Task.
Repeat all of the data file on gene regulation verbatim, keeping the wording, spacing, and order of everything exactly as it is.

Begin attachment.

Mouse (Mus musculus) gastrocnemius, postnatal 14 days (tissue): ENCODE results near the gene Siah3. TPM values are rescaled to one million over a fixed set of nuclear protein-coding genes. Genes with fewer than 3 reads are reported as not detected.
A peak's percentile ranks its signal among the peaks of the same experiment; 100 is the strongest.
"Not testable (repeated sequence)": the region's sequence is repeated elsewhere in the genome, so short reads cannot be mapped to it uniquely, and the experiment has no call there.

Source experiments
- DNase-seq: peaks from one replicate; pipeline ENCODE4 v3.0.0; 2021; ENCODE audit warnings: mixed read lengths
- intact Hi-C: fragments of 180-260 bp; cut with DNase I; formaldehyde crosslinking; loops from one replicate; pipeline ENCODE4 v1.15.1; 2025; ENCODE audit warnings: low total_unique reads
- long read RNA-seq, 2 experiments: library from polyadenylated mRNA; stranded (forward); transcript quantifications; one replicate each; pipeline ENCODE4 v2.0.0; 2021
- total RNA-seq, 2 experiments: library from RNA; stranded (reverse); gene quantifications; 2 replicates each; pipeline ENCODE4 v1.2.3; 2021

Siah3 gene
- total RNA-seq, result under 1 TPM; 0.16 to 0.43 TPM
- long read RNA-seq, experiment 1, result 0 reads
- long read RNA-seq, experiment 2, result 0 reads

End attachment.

Mouse (Mus musculus) gastrocnemius, postnatal 14 days (tissue): ENCODE results near the gene Siah3. TPM values are rescaled to one million over a fixed set of nuclear protein-coding genes. Genes with fewer than 3 reads are reported as not detected.
A peak's percentile ranks its signal among the peaks of the same experiment; 100 is the strongest.
"Not testable (repeated sequence)": the region's sequence is repeated elsewhere in the genome, so short reads cannot be mapped to it uniquely, and the experiment has no call there.

Source experiments
- DNase-seq: peaks from one replicate; pipeline ENCODE4 v3.0.0; 2021; ENCODE audit warnings: mixed read lengths
- intact Hi-C: fragments of 180-260 bp; cut with DNase I; formaldehyde crosslinking; loops from one replicate; pipeline ENCODE4 v1.15.1; 2025; ENCODE audit warnings: low total_unique reads
- long read RNA-seq, 2 experiments: library from polyadenylated mRNA; stranded (forward); transcript quantifications; one replicate each; pipeline ENCODE4 v2.0.0; 2021
- total RNA-seq, 2 experiments: library from RNA; stranded (reverse); gene quantifications; 2 replicates each; pipeline ENCODE4 v1.2.3; 2021

Siah3 gene
- total RNA-seq, result under 1 TPM; 0.16 to 0.43 TPM
- long read RNA-seq, experiment 1, result 0 reads
- long read RNA-seq, experiment 2, result 0 reads